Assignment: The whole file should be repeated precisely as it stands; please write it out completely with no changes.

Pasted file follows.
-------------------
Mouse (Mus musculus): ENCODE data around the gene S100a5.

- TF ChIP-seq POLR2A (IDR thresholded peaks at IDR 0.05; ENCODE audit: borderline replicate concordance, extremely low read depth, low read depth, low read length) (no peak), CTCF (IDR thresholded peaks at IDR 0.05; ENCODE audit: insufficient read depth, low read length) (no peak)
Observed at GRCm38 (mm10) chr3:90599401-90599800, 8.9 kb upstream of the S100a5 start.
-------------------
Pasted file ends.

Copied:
Mouse (Mus musculus): ENCODE data around the gene S100a5.

- TF ChIP-seq POLR2A (IDR thresholded peaks at IDR 0.05; ENCODE audit: borderline replicate concordance, extremely low read depth, low read depth, low read length) (no peak), CTCF (IDR thresholded peaks at IDR 0.05; ENCODE audit: insufficient read depth, low read length) (no peak)
Observed at GRCm38 (mm10) chr3:90599401-90599800, 8.9 kb upstream of the S100a5 start.